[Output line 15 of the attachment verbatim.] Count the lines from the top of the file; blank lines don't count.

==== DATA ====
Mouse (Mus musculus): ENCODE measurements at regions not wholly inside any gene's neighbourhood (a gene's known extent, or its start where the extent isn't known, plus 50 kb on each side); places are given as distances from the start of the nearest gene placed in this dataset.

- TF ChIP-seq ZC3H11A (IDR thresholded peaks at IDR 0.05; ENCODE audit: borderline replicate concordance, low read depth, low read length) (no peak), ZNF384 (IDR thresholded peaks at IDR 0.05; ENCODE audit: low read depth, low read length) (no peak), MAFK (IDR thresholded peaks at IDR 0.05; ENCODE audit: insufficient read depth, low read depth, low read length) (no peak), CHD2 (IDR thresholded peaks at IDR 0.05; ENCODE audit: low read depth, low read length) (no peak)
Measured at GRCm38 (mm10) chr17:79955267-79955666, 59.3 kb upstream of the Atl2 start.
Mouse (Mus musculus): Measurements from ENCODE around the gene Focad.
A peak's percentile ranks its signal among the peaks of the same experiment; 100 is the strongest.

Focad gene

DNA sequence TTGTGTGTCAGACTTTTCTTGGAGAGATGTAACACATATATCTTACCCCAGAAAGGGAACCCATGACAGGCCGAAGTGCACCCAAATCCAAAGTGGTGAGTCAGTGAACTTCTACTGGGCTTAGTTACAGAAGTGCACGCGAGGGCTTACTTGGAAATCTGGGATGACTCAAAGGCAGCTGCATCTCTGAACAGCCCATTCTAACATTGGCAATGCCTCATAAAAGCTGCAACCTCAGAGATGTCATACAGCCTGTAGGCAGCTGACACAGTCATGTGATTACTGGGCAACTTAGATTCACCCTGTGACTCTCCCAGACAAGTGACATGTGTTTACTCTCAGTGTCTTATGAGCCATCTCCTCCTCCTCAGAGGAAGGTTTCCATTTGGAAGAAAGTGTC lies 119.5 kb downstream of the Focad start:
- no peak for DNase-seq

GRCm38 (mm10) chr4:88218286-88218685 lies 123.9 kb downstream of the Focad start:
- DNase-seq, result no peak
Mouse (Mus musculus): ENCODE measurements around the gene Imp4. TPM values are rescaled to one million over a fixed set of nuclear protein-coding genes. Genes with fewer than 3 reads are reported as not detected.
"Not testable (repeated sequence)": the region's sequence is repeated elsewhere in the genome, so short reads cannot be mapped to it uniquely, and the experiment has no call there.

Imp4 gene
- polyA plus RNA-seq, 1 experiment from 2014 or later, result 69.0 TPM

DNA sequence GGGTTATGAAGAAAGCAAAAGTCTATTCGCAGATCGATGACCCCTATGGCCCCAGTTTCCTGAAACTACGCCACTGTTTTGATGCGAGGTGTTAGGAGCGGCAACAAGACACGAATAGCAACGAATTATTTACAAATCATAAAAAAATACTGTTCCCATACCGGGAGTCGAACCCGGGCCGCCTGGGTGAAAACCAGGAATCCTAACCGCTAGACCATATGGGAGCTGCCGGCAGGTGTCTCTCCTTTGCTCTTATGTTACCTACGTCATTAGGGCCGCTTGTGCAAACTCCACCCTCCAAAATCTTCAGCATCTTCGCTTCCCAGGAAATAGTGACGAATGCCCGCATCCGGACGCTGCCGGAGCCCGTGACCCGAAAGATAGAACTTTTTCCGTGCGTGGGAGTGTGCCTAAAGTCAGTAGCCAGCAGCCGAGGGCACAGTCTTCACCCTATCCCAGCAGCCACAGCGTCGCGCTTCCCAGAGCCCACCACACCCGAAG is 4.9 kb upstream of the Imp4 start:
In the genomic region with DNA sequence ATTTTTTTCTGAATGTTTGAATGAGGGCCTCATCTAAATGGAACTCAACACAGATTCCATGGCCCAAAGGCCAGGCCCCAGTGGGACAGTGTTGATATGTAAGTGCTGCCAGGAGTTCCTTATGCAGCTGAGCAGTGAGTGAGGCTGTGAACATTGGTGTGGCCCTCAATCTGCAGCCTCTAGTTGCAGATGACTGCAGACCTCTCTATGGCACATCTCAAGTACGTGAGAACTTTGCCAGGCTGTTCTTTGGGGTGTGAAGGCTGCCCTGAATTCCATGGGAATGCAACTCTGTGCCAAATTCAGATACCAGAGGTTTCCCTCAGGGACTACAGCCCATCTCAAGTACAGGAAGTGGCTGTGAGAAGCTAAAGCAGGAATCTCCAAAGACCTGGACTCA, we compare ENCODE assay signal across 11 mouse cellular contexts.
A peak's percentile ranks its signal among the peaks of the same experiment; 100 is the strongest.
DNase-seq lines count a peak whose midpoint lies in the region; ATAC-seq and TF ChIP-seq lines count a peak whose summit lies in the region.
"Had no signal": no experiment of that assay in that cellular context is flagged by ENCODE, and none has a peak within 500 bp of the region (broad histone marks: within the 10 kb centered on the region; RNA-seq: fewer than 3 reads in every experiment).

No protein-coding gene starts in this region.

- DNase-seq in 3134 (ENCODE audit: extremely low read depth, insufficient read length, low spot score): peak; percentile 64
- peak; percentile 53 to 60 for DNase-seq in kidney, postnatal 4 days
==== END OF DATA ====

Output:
DNA sequence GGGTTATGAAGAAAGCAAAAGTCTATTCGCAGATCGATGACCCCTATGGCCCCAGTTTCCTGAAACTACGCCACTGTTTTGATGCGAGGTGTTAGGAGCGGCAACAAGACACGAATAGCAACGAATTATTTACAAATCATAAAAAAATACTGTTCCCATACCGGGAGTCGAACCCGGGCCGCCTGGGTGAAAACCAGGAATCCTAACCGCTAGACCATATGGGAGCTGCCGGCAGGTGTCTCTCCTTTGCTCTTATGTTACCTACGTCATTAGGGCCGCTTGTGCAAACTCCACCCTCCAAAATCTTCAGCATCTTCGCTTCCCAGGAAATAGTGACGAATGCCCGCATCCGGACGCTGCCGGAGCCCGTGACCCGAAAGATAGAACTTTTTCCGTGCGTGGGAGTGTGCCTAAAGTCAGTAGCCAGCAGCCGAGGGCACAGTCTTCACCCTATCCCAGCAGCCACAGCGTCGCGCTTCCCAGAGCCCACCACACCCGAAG is 4.9 kb upstream of the Imp4 start: